Thanks in no small part to progressive-minded industrialists of the last century, Cleveland boasts a rich arts history that includes iconic cultural institutions such as the world-class Cleveland Orchestra, internationally-renowned Cleveland Museum of Art and noteworthy PlayhouseSquare.
Today, a sort of arts renaissance is taking place, especially within the contemporary art community.
The region’s contemporary art scene has been re-energized in large measure by recent developments at both the Cleveland Museum of Art
(CMA) and the Museum of Contemporary Art
Reaching a major milestone in the final phase of its $350-million renovation and expansion, CMA recently celebrated the grand opening of its 39,000-square-foot atrium. MOCA, too, just celebrated a huge coup, opening the doors to its new $27-million, 34,000-square-foot showpiece in University Circle. Both are garnering serious accolades on the regional, national and international fronts.
Cleveland’s modern art movement is thriving and growing, serving as a magnet for attracting visitors while proving an economic engine for revitalizing the region, say local arts leaders. And the timing couldn't be better, with increased travel and tourism in our city and county.
Recent data shows that nearly two million more visitors paid Cuyahoga County a visit last year than in 2009. And for 2012, estimates are that arts and cultural trips will number second only to beach visits, according to Lexi Hotchkiss, communications director of Positively Cleveland
“When you’re looking at travel and tourism, new developments in arts and culture are a big theme for what we’re doing here and trying to promote,” Hotchkiss explains. “One in 11 jobs in Cuyahoga County is supported by tourism, which generated $1.9 billion in wages in 2011.”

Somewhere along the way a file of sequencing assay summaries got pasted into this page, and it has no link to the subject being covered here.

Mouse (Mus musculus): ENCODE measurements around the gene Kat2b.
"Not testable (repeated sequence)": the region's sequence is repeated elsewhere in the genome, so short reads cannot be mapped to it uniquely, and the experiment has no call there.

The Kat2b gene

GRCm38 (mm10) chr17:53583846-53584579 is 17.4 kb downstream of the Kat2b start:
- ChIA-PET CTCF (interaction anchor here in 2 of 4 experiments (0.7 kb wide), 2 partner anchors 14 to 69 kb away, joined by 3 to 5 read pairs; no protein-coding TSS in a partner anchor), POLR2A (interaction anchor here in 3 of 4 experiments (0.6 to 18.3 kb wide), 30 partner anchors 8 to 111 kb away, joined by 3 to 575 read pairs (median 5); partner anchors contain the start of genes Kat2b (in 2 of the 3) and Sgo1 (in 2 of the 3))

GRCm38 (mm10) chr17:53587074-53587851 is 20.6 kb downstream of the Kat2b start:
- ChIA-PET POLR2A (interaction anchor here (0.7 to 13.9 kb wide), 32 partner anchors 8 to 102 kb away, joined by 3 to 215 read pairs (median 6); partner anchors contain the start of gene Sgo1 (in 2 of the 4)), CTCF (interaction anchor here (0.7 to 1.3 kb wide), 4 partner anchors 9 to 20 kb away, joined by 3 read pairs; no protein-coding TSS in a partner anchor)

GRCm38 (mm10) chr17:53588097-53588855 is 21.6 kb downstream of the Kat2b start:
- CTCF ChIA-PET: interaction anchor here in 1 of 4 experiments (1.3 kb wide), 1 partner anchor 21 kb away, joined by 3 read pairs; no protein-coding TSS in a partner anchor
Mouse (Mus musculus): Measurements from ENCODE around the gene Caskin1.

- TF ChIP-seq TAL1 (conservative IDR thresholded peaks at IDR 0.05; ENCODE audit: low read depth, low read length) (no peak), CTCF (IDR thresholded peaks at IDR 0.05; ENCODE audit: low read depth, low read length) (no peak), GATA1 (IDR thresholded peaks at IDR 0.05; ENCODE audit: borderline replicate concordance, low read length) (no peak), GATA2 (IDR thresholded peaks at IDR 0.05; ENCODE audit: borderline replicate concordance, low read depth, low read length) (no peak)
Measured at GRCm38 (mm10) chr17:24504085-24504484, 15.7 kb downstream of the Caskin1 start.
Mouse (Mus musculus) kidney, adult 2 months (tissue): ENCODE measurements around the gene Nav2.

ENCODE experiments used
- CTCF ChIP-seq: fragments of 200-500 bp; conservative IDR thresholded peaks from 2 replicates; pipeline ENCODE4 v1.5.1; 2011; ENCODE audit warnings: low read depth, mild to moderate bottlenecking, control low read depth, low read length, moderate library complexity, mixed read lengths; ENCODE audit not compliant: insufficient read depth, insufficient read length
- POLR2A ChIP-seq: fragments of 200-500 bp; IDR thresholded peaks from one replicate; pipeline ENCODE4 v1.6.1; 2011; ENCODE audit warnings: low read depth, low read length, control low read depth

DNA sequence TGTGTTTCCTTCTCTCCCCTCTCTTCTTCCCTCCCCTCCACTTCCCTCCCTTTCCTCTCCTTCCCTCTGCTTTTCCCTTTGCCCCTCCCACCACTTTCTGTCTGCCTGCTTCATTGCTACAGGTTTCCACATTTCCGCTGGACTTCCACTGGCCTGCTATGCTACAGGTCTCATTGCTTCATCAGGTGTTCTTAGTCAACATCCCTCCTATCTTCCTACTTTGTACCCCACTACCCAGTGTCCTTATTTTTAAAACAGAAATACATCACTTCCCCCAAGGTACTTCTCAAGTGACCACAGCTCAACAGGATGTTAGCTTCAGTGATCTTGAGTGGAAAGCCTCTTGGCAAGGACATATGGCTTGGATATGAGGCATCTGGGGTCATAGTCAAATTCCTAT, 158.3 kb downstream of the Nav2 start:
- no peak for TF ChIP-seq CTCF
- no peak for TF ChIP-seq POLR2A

Cleveland has much to offer contemporary art enthusiasts beyond the large, cultural icons. Arts enclaves continue to popup and expand in neighborhoods such as Asiatown, North Shore Collinwood, Slavic Village and Little Italy. Galleries are breathing new life into old neighborhoods, as 78th Street Studios
does for Detroit Shoreway, SPACES
for Ohio City, and the Screw Factory Artists’ Studios
The Community Partnership for Arts and Culture (CPAC
) strengthens art by offering research and programming, maintaining communication with other community groups, and engaging in public policy work that advances art and culture. CPAC obtains grants from Cuyahoga Arts & Culture, the political subdivision that receives and distributes proceeds from the cigarette tax, to provide fellowships to local artists. They also work to unite business and civic leaders with the arts and culture sector by highlighting the value the arts and culture sector brings to a community.
“The arts and culture sector has really started to move from the periphery of civic engagement to be a player, and that’s healthy for everybody,” notes Tom Schorgl, CPAC’s president and CEO. “It has two value propositions: the intrinsic, that helps develop empathy and provides an opportunity for people to come together from across the region, and the instrumental value, how art attracts people from outside the community. So there’s an economic stimulus it can provide.”